'We are somewhat risk-averse in Australia, which is odd for a country that likes a bet.'
If you believe the hype, a war is brewing in Australia. Not a battle of territory or ideals, but a war between science and business.
There have been claims that science is a watchdog on the prowl, looking at environmental mishaps as opportunities to bring down big corporations. Similarly, it has been suggested business is out to discredit scientists, ignoring the evidence and ruthlessly putting economic gain before people and the planet.
While this rhetoric is dramatic, it does a disservice to the symbiotic relationship between science and business. We are not at war. Quite the opposite: we are two camps that depend on each other to survive and thrive.
As a scientist, I can say we rely on business to make sure our hard work sees the light of day. I am also well aware business needs us in order to innovate, remain competitive and develop new products and services.
You do not need to cast your mind back too far to see how interdependent we really are.
Last week, I was sifting through the newly released cabinet papers from 1986, and reflecting on how much our political landscape has changed in such a short time. Bob Hawke was (arguably) spending more time running the country than downing beer at the cricket. And our treasurer, Paul Keating, was warning that if we were not careful, Australia could soon become a banana republic.
But what was happening in the world of science in 1986?
This was the year IBM unveiled its PC Convertible, the world's first laptop, which weighed in at 5.8 kilograms and had a whole 256 kilobytes of RAM and a DOS operating system. The first internet mail access protocol - the basis of email - was invented. We also saw the launch of the Human Genome Project, which was completed in 2003 at a cost of $US3 billion.
Looking back, it is evident how the world - and business in particular - has been transformed by these scientific advances. Computers are now lightweight and have incredible power, as well as gigabytes upon gigabytes of RAM. Email is the main method for communication and essential for running a business.
You can even get your genome mapped for a few grand. It has been reported the research and commercial activities of the Human Genome Project, which began as a scientific activity, have generated $65 billion in one year alone for the US economy and created more than 270,000 jobs. It does not matter what your business background is; that is a healthy return on investment.
Not only have these technologies evolved in response to the needs of business, but business has been transformed because of the existence of these technologies.
This is happening in Australia, too. At the CSIRO, we have a long history of delivering innovations that have led to new products, spin-off companies and prosperity for our industry partners. Some products you use every day, such as plastic banknotes, the Relenza flu drug and extended-wear contact lenses, to name a few.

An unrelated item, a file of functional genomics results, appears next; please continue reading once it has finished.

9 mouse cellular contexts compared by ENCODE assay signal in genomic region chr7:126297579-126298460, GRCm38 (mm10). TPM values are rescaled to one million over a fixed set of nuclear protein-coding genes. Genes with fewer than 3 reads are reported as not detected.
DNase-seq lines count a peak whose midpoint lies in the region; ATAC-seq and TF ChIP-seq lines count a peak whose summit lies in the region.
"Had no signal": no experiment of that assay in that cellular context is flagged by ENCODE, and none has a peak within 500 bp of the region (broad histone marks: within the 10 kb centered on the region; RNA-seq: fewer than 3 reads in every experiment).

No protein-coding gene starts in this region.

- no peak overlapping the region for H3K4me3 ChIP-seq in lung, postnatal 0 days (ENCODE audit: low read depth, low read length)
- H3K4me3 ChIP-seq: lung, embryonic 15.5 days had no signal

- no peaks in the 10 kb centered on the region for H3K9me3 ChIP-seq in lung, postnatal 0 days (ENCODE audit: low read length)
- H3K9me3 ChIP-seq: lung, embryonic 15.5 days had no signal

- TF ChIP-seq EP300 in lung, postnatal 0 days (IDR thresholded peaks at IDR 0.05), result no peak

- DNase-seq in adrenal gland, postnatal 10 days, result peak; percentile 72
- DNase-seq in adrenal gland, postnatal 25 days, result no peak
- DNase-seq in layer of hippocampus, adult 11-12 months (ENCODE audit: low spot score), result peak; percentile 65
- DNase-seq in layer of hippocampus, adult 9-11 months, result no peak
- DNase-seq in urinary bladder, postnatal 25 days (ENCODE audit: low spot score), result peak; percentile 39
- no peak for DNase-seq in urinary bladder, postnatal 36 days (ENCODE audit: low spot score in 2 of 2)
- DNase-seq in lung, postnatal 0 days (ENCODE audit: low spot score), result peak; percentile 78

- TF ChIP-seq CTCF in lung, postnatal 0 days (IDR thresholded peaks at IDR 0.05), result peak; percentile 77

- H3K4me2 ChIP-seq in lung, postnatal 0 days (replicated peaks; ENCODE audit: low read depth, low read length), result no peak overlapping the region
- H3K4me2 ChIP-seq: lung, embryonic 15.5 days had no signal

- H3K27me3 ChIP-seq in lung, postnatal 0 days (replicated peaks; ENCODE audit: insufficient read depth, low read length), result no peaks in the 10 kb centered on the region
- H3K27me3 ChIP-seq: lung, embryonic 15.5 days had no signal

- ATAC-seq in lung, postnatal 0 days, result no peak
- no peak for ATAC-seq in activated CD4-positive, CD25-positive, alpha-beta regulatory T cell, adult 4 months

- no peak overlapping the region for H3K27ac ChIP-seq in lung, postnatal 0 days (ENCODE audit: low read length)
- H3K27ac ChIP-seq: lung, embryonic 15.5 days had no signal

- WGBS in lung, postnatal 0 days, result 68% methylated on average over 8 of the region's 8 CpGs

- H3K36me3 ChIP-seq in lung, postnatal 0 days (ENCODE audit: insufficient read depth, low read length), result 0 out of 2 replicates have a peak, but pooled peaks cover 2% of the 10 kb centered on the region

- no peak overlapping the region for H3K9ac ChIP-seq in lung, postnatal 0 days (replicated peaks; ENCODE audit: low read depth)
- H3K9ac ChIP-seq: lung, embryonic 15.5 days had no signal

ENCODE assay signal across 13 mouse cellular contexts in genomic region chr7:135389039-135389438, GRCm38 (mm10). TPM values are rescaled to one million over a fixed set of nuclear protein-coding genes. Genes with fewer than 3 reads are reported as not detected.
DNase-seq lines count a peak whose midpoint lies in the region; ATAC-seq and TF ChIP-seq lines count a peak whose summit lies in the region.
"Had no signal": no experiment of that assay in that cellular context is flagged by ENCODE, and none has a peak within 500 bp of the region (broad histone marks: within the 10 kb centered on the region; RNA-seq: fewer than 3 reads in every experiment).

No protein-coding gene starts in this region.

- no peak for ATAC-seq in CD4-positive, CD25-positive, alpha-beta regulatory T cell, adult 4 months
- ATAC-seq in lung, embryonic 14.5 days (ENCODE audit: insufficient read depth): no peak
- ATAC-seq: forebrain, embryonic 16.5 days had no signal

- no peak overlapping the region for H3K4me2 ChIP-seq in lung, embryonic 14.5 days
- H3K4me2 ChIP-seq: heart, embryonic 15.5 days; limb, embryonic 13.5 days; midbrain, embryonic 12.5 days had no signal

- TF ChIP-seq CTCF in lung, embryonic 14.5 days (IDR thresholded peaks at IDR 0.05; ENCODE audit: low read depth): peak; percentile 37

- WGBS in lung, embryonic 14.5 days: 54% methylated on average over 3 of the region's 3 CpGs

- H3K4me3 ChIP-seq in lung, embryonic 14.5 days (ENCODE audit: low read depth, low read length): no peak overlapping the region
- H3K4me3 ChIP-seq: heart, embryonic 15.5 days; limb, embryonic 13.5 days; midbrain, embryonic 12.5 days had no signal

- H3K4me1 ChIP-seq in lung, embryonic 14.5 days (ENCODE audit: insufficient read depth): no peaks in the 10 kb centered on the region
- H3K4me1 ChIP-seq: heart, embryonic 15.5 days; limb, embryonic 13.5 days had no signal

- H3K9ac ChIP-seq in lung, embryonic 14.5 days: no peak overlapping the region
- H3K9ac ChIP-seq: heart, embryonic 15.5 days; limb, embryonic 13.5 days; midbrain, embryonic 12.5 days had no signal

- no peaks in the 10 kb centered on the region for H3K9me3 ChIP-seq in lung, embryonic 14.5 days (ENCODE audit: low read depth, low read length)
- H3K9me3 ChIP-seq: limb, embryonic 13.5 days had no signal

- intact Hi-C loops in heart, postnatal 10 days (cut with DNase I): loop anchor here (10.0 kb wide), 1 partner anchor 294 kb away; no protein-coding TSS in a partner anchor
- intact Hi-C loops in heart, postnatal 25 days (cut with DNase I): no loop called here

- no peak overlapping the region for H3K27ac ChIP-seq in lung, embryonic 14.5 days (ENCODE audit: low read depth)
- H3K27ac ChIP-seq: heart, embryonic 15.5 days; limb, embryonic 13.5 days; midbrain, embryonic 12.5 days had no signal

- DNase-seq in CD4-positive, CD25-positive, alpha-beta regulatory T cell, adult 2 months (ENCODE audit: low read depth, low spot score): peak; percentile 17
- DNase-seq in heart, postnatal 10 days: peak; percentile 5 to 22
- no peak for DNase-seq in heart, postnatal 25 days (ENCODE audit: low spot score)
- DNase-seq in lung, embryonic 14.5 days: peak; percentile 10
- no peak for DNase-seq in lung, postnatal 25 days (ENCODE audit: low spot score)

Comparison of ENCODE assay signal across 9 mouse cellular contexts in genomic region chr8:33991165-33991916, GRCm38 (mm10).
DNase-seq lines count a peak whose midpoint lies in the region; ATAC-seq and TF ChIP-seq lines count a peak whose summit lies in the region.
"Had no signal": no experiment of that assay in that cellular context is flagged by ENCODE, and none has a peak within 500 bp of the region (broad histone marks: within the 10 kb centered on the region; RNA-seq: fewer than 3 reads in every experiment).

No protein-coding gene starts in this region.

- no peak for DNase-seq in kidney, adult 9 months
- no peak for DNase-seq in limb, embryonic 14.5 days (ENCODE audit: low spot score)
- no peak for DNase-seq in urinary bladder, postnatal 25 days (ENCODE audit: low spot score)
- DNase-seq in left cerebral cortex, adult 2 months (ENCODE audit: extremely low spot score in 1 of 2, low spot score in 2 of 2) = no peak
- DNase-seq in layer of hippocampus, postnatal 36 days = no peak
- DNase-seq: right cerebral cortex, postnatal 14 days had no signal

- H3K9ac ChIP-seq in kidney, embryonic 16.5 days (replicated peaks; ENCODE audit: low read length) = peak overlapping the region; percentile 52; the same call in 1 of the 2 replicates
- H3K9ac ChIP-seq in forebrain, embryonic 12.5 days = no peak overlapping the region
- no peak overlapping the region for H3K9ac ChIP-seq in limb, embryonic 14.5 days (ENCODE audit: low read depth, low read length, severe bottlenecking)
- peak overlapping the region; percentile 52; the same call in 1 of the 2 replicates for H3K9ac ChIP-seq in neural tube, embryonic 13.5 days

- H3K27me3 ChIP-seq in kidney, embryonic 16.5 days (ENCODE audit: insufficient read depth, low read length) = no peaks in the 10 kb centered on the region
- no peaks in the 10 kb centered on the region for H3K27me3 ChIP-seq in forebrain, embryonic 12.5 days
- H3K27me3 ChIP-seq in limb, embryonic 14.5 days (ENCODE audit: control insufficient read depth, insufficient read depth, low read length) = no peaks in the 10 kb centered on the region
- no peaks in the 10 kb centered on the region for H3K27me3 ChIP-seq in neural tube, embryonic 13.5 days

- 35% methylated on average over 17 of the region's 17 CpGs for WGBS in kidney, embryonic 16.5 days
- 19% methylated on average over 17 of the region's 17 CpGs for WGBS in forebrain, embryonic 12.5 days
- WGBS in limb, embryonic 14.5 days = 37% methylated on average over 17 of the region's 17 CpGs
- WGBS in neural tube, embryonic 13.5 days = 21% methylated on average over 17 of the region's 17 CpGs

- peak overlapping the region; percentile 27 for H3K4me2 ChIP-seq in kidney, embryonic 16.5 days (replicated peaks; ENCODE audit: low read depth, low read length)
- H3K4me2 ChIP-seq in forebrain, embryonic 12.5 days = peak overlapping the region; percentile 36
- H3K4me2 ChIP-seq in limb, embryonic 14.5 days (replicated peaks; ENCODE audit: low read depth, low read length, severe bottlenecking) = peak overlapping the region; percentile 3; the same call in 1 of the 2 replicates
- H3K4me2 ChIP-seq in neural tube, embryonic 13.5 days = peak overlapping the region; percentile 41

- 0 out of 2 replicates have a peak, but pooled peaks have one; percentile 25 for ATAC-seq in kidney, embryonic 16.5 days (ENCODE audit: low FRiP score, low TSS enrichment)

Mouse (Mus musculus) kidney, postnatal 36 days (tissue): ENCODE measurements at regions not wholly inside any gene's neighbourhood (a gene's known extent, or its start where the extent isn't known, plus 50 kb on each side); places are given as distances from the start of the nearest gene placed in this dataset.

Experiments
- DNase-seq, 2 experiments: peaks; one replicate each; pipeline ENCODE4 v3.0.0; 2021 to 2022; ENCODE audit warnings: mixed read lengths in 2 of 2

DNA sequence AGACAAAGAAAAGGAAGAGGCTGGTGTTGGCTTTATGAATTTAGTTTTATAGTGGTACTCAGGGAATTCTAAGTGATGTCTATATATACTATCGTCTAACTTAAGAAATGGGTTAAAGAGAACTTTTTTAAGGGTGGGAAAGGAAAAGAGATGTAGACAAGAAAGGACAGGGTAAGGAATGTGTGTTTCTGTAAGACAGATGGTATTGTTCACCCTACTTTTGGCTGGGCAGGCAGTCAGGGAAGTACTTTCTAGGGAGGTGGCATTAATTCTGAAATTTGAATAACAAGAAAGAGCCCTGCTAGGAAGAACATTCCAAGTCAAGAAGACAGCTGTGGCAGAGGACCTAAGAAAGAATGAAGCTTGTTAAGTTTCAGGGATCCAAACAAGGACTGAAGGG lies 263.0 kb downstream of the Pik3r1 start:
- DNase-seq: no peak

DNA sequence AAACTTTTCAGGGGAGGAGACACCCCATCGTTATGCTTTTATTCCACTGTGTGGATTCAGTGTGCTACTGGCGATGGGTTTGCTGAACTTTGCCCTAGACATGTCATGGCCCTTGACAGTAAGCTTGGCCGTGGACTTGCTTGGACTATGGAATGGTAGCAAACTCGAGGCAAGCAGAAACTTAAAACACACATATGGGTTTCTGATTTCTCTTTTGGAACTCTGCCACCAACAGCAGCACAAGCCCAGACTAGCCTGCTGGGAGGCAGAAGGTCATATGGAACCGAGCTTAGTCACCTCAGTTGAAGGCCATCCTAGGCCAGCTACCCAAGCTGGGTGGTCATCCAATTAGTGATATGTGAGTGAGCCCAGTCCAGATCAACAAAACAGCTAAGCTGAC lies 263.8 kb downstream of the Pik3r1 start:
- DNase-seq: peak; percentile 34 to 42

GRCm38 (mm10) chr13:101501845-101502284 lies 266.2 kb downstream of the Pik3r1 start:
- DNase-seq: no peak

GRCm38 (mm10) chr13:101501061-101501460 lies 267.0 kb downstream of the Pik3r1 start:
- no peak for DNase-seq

As a recent example, we have entered into a technology agreement with Medical Developments International, an Australian company that manufactures Penthrox, which is commonly known as the pain-relieving ''green whistle''. We are investing $750,000, with the aim of developing a smarter production process to support the company's plans to enter British and European markets.
This shows how investing in industrially focused research can often lead to immediate applications and economic benefits. While this type of science is incredibly important, it cannot be the only way we approach innovation, because at the outset, science's goal is not always that obvious, especially given it takes an average of 20 years to convert a scientific breakthrough into a product.
You have only to look at the home-grown example of wireless LAN, an invention that has given us the freedom to work wirelessly through our laptops and smartphones. This technology came out of the CSIRO's radio astronomy research in the 1990s. Who could have predicted in 1986 that, by setting out to improve the way we studied celestial objects, we would invent technology that would end up in 5 billion devices worldwide and form the backbone of a new industry?
We are somewhat risk-averse in Australia, which is odd for a country that likes a bet. We must learn to accept that we will not always be able to back a winner. But what we can do is back brilliance. This starts with fundamental research, which over time can create the unexpected.
So, let us drop the adversarial rhetoric. Australia is too small and exposed for science and business to be at loggerheads. Rather, let us continue to work together, licensing intellectual property, raising venture capital, commercialising new technologies and making the most of the investment in scientific discovery and wonderment.
By doing this, we will avoid becoming Keating's banana republic and continue to grow into the clever country I know we can be.
Dr Cathy Foley is the CSIRO's chief of materials science and engineering.